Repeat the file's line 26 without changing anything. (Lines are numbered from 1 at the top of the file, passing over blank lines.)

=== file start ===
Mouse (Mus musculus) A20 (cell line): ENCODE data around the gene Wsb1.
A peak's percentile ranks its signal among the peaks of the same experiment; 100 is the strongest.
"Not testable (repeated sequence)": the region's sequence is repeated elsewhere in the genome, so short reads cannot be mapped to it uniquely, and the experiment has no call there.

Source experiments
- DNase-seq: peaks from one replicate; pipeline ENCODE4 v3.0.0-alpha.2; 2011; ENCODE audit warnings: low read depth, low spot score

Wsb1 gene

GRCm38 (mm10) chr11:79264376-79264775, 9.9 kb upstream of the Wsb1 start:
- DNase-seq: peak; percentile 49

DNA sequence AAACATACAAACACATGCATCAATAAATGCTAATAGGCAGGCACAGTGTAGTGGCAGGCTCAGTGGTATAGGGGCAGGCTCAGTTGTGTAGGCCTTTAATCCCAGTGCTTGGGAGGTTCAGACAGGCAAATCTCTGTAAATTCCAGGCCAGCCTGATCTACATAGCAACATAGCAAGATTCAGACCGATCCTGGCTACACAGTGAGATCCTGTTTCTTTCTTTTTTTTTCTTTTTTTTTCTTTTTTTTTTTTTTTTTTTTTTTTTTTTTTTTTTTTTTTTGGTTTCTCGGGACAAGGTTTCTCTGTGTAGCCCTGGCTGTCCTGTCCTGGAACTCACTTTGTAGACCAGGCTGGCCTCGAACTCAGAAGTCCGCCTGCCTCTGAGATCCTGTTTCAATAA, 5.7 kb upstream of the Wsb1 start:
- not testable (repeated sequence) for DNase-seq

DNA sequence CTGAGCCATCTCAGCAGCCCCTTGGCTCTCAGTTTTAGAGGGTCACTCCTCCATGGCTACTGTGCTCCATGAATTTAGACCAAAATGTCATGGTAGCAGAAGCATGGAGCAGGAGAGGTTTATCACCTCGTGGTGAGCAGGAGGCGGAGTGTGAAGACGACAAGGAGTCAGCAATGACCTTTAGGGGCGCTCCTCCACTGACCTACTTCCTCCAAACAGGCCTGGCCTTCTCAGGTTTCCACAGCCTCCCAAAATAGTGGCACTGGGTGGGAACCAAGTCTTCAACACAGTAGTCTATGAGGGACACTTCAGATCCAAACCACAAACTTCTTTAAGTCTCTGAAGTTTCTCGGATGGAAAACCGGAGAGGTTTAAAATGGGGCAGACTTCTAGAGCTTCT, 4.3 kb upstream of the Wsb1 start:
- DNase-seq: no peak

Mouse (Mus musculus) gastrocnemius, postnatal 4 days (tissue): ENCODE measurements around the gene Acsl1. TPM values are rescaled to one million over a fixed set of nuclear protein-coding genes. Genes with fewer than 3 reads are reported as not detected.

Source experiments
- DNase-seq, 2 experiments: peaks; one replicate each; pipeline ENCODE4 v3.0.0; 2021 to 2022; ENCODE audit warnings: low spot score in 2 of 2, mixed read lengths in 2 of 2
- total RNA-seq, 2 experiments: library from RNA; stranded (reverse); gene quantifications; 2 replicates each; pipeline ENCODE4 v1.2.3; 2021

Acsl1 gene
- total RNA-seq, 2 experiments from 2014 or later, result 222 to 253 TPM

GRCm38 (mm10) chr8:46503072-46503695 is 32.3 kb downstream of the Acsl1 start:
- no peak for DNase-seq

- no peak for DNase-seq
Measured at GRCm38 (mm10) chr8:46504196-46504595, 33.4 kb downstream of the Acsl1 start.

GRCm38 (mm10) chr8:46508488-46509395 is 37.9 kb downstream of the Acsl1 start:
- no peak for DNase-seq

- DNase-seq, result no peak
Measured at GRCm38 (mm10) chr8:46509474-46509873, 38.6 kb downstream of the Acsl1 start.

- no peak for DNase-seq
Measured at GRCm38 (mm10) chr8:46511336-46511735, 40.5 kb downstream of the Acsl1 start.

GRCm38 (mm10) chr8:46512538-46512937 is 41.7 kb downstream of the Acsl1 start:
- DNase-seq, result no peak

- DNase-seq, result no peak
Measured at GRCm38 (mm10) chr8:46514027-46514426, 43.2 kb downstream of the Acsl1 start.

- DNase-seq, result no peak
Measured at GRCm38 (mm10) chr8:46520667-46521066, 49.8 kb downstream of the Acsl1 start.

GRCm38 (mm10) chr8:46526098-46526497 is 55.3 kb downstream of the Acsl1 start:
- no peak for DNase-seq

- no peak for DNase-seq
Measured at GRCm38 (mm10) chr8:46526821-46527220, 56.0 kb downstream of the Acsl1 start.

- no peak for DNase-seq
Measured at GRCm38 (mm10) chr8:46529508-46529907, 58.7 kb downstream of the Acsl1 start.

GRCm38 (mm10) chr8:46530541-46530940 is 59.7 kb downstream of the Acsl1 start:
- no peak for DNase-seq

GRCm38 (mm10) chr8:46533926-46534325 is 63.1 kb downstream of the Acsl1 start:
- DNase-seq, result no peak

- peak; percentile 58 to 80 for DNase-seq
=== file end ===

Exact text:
Measured at GRCm38 (mm10) chr8:46509474-46509873, 38.6 kb downstream of the Acsl1 start.